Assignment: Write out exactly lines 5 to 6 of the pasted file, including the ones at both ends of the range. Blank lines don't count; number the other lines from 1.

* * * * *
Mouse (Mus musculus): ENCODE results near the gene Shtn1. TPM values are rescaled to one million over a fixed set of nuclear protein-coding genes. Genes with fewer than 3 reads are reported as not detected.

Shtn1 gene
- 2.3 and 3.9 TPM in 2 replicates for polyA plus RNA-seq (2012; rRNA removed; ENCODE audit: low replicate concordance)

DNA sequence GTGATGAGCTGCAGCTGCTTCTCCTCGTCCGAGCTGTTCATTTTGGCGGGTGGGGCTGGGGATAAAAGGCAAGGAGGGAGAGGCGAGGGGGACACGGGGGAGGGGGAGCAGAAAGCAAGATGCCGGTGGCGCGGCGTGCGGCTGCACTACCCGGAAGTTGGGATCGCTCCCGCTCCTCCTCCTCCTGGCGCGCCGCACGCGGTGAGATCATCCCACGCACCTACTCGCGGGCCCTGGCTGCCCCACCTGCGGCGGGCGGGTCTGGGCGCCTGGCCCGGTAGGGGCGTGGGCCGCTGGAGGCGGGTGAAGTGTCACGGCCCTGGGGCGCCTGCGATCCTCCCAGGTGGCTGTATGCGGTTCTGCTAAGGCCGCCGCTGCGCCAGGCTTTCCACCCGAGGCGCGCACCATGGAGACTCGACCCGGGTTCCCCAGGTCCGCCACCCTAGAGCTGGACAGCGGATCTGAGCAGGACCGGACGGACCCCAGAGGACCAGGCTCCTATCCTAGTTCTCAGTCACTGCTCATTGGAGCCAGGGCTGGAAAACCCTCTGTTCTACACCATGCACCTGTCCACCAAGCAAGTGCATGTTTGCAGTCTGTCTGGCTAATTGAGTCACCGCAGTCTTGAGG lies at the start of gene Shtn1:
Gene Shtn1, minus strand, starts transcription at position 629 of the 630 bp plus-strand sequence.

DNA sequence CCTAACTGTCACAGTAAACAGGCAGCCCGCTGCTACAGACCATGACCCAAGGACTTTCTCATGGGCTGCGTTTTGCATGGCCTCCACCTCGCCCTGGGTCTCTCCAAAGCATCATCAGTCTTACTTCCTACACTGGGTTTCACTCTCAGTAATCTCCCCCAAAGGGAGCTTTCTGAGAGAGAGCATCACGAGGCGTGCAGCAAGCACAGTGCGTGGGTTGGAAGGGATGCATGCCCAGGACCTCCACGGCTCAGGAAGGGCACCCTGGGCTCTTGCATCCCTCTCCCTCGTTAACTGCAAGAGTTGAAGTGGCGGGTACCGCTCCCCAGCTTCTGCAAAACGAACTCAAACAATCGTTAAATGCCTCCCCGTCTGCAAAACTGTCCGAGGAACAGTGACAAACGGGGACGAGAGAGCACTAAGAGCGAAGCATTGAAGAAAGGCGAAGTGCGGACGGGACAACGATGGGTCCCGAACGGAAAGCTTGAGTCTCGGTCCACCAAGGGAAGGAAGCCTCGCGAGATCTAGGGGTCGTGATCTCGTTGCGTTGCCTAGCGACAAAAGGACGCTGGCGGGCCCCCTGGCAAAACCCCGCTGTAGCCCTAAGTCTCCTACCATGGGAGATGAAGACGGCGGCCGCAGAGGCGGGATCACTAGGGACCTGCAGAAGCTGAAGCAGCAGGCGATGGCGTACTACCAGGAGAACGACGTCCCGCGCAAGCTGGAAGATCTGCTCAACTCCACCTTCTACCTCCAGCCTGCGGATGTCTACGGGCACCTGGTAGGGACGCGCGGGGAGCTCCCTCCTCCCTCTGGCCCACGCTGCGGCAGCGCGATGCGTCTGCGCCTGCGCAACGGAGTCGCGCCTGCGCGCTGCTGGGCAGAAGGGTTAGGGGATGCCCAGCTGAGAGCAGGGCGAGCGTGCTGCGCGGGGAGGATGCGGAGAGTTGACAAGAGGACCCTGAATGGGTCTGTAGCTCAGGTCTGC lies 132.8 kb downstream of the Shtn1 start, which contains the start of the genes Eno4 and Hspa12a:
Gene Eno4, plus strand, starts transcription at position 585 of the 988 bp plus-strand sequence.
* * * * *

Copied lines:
Gene Shtn1, minus strand, starts transcription at position 629 of the 630 bp plus-strand sequence.

DNA sequence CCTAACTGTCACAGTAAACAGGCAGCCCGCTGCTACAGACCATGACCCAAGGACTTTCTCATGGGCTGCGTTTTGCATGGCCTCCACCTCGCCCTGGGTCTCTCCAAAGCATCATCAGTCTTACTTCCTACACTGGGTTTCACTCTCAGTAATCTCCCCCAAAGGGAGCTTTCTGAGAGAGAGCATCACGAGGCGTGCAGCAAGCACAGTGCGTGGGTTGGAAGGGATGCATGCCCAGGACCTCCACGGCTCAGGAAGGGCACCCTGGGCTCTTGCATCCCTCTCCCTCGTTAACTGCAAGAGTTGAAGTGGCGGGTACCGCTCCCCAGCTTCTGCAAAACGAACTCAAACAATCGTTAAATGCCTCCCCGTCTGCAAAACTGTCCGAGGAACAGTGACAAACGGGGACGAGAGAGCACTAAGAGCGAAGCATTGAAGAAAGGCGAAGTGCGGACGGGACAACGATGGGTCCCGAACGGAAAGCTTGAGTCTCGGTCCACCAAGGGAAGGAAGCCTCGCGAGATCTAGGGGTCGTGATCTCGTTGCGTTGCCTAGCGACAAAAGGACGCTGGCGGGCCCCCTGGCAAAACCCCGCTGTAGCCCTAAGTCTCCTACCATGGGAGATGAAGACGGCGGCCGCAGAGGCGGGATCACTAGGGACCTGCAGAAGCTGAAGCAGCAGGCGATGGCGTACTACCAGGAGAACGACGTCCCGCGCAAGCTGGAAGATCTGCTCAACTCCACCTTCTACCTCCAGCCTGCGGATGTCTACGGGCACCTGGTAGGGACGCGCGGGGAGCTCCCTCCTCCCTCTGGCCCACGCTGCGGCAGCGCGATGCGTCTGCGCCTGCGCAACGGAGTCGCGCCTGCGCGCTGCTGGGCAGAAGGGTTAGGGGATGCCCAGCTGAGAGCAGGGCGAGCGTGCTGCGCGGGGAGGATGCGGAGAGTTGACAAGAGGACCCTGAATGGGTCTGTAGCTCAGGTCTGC lies 132.8 kb downstream of the Shtn1 start, which contains the start of the genes Eno4 and Hspa12a: